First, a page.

While they rank as chemistry building opportunities and chances to assess prospects, NHL preseason games are rarely considered “precedent-setting.” That’s especially true when it comes to suspending and fining players, but new head of discipline Brendan Shanahan is doing just that during a busy 2011 preseason.
So far, the most important punishment went to newly acquired Columbus Blue Jackets defenseman James Wisniewski. The expensive blueliner delivered an illegal hit to the head of Minnesota Wild winger Cal Clutterbuck after time expired in an exhibition game, prompting Shanahan to suspend Wisniewski for the rest of the preseason schedule as well as a stunning eight regular season games. That infraction will set Wisniewski back more than $500K.
Wisniewski is far from the only example being made, though, so it seems like a reasonable time to take the temperature of players and coaches from around the league. Here are a few reactions to the new regime (though this is far from comprehensive).
San Jose Sharks center Joe Thornton approves of the system’s clarity and Shanahan’s no-nonsense attitude.
“It’s good to see where he’s coming from and talk about why he’s suspending guys for so long,” Thornton said after Tuesday’s two-hour practice. “Players really appreciate that, and it’s now black and white.”
“Now I think it’s clearer than it was in the past,” Thornton said, adding that the severity of the penalties also shows “he’s not screwing around and he means business.”
Vancouver Canucks head coach Alain Vigneault is “cautiously optimistic” about Shanahan’s new approach, although he emphasized that he doesn’t want hitting taken out of the game.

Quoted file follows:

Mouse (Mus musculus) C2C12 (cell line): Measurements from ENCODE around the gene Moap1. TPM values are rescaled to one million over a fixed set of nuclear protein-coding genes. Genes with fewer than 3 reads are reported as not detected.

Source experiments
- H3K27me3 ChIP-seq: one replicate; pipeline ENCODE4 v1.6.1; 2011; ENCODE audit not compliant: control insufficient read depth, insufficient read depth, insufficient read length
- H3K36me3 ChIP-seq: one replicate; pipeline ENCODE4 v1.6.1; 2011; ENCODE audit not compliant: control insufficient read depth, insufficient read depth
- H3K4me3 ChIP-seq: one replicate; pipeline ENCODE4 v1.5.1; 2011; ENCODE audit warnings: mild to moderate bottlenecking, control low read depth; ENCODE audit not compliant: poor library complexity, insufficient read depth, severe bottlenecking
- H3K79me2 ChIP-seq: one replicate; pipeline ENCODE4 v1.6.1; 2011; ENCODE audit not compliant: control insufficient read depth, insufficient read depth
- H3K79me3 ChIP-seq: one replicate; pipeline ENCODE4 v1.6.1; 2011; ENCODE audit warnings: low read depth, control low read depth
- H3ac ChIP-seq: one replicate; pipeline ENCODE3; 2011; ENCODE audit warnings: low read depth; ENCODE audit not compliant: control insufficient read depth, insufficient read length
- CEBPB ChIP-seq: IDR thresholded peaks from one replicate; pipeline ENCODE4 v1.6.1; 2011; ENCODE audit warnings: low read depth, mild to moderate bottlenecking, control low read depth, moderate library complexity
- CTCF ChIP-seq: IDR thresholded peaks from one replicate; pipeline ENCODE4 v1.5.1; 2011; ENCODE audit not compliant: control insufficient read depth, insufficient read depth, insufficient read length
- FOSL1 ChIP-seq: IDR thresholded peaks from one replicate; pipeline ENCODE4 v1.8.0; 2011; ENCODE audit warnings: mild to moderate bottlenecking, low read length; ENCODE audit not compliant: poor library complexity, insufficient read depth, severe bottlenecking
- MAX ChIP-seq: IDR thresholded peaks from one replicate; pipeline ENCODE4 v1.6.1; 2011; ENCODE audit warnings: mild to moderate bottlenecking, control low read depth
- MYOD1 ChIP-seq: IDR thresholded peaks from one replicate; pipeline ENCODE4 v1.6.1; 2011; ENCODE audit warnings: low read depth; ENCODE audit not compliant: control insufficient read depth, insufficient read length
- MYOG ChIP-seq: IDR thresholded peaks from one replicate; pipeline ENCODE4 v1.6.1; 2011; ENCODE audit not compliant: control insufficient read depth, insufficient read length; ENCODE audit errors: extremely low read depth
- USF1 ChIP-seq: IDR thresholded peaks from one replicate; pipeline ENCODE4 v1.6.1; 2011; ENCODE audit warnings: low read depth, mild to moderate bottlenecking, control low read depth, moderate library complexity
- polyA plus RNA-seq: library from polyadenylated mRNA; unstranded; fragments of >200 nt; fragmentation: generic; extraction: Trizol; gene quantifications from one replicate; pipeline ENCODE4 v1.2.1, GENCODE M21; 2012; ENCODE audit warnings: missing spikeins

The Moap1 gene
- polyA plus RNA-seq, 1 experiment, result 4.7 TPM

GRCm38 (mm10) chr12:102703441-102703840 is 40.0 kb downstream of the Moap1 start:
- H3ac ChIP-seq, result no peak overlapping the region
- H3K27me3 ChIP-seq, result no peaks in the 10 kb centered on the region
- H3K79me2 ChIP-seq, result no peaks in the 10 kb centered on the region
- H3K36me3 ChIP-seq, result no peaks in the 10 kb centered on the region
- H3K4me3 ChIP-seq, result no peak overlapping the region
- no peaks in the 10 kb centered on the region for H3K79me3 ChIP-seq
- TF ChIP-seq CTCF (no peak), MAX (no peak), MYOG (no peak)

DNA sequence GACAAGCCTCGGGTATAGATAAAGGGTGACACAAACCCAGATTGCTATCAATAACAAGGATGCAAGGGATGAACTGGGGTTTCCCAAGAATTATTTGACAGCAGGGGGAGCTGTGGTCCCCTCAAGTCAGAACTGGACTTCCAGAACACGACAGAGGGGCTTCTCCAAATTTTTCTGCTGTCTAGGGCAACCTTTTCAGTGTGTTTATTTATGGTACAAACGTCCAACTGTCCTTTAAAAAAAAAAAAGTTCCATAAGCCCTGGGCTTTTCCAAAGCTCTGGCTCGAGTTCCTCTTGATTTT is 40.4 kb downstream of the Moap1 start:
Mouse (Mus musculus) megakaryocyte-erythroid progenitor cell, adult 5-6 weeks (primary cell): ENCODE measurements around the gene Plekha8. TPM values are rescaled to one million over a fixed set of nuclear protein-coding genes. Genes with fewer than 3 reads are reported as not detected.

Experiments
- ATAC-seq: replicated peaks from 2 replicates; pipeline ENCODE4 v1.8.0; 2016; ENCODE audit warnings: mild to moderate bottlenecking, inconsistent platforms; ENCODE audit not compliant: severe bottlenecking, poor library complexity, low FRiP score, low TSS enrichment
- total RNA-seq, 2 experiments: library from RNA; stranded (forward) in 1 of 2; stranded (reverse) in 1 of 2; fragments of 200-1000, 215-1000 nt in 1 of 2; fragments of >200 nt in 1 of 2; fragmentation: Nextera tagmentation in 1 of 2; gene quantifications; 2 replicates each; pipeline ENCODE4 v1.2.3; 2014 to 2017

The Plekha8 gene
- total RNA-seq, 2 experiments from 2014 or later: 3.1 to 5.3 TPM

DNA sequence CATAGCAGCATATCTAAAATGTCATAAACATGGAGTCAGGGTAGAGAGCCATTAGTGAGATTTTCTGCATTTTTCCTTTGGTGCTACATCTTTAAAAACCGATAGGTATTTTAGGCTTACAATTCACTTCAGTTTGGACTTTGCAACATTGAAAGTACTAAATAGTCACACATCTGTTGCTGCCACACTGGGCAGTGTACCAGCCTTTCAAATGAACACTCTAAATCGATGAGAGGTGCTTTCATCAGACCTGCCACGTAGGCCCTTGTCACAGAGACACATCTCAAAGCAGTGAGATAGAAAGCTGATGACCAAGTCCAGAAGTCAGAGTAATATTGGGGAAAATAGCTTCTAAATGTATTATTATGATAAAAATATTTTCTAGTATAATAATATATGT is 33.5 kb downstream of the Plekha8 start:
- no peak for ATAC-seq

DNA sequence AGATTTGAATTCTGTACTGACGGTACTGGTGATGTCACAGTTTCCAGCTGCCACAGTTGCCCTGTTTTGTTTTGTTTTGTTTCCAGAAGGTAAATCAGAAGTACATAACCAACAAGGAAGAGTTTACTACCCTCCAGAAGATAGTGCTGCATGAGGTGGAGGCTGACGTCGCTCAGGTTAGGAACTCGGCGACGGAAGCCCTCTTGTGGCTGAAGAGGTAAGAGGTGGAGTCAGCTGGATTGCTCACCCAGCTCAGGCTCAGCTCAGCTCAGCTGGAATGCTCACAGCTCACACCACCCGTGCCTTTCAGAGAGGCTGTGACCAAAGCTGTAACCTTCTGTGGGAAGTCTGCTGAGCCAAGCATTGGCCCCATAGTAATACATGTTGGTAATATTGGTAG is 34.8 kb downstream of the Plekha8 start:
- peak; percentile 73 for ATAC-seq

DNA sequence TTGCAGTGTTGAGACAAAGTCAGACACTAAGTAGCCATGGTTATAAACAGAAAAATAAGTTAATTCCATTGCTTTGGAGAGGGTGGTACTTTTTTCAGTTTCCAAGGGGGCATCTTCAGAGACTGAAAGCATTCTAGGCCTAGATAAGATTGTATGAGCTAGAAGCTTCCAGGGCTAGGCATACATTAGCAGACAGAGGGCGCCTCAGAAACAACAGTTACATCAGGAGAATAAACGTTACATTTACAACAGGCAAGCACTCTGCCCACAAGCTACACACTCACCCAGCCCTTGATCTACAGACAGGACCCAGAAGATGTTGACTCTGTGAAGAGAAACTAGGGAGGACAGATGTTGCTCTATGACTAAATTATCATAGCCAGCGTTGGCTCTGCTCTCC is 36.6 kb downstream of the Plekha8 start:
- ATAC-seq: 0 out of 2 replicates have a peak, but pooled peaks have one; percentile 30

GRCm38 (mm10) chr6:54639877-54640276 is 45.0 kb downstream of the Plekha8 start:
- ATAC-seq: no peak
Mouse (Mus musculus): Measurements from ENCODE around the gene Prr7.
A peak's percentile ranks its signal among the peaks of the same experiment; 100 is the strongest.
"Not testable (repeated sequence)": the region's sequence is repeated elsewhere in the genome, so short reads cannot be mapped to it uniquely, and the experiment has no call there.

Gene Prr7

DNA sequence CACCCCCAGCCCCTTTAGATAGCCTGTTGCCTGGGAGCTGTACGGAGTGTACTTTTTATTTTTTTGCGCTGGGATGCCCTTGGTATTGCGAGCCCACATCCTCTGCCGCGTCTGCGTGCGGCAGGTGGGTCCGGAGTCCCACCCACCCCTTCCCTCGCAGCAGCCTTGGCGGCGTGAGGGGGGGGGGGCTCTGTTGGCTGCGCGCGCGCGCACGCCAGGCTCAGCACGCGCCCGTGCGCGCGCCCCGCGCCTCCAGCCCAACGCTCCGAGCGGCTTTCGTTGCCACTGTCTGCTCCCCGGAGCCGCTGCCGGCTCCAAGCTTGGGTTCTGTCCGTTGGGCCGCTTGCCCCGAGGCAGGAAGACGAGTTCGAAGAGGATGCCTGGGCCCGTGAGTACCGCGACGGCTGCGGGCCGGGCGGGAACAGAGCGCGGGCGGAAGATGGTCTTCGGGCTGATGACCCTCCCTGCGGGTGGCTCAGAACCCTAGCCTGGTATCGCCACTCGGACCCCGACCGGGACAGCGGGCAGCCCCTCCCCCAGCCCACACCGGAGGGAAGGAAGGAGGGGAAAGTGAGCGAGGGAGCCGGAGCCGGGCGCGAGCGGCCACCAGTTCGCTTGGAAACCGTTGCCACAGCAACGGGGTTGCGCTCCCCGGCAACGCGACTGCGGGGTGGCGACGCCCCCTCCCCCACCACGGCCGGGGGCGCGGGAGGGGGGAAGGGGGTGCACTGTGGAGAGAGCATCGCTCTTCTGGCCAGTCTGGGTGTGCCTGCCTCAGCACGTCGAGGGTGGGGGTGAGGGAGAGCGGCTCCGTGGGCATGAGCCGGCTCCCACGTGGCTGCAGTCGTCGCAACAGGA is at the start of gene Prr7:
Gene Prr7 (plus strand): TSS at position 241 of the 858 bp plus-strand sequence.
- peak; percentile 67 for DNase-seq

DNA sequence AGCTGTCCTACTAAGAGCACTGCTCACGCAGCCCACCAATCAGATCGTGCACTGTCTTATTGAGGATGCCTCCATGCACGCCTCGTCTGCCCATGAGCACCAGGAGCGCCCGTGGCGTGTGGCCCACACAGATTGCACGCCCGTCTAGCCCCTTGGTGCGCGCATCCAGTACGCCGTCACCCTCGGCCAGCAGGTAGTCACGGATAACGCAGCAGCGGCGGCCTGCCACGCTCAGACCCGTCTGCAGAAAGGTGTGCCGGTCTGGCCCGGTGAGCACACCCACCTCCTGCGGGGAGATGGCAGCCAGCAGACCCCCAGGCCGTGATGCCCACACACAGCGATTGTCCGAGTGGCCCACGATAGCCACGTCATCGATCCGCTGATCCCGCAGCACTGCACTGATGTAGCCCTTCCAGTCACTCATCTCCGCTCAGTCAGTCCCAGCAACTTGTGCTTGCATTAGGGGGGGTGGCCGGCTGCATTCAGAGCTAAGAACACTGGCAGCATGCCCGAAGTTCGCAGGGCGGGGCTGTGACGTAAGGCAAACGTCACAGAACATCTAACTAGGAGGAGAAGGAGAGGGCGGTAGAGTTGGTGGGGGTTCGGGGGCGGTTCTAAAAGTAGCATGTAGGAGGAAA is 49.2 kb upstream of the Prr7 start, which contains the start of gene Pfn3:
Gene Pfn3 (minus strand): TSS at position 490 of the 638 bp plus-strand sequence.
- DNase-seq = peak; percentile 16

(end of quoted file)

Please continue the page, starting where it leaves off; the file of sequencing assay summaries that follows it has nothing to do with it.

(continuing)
“Personally, I don’t want us taking hitting out the game, but I do want us taking headshots out of the game,” said Vigneault. “But sometimes, things happen on the ice, and players walk a fine line — you want them to be assertive, you want them to be aggressive. Hockey is a violent sport, a contact sport. But it’s caught my attention for sure, and I’m sure its caught a lot of guys’ attention.
“There’s certain hits they want out. Is that going to have an effect on the way the game is played for a while? I think it will.”
The Buffalo Sabres are OK with the suspension that Brad Boyes received, but the team is confused regarding a lack of punishment for Colby Armstrong’s hit on Paul Gaustad. (Click here to see video of the hit in question.)
“From the video they showed us, they have different explanations for different hits,” added winger Jason Pominville, himself a victim of a concussion-inducing hit from behind last season by Chicago’s Niklas Hjalmarsson. “I’m not even sure if I know the rules perfectly. It’s kind of fresh to us. I still think it was a hit from behind and those are the kind of things you want to take away.”
Martin Brodeur wonders if his former teammate’s new system might become “chaotic.” He also asked if the NHL will follow its hard-hitting precedents when stars are guilty of questionable plays in big games, rolling out the example of Brett Hull’s foot in the crease.
“We were talking about how they emphasized the ‘foot in the crease’ rule, and when the most important call came, when the Stanley Cup depended on it, they didn’t make it,” Brodeur said.
“So what happens in the Stanley Cup final, if it’s [a superstar], looking like a playoff MVP, and he turns and someone else is turning, too, and he hits him on the head? Will they suspend him, and for how long, and should the Stanley Cup depend on that?
“Mostly, it’s the same sort of player doing it now, but what about during the season or playoffs, what if teams lose their best player because of [precedent]?”
Obviously, players and coaches have mixed feelings about the new sheriff in town, but it all comes down to Shanahan sticking to his guns when it isn’t a lesser player and/or a lower-profile situation.